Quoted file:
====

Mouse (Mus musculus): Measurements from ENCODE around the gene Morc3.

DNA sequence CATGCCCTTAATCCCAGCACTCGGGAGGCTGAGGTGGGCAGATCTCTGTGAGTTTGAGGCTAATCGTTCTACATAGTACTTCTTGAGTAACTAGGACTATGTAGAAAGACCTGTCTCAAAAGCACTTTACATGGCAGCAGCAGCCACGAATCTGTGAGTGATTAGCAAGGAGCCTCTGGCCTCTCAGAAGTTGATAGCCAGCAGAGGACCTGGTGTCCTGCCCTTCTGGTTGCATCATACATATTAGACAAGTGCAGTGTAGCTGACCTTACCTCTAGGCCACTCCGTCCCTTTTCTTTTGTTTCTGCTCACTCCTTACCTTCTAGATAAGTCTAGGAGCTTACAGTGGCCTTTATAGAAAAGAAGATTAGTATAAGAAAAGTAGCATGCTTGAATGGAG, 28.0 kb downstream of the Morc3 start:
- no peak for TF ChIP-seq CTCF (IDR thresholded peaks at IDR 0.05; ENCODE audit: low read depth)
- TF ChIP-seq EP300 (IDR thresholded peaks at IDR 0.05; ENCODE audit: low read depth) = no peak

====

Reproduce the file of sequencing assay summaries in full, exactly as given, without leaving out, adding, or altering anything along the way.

Mouse (Mus musculus): Measurements from ENCODE around the gene Morc3.

DNA sequence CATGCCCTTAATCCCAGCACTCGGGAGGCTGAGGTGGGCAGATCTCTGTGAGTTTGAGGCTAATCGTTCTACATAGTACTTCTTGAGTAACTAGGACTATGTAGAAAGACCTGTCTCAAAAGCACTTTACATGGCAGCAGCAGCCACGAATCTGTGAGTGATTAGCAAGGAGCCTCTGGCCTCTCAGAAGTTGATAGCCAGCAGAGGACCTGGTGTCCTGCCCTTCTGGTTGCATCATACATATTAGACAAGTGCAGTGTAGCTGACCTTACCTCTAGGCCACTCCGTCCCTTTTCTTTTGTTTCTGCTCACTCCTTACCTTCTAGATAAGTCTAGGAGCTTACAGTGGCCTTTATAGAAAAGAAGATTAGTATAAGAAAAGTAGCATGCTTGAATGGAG, 28.0 kb downstream of the Morc3 start:
- no peak for TF ChIP-seq CTCF (IDR thresholded peaks at IDR 0.05; ENCODE audit: low read depth)
- TF ChIP-seq EP300 (IDR thresholded peaks at IDR 0.05; ENCODE audit: low read depth) = no peak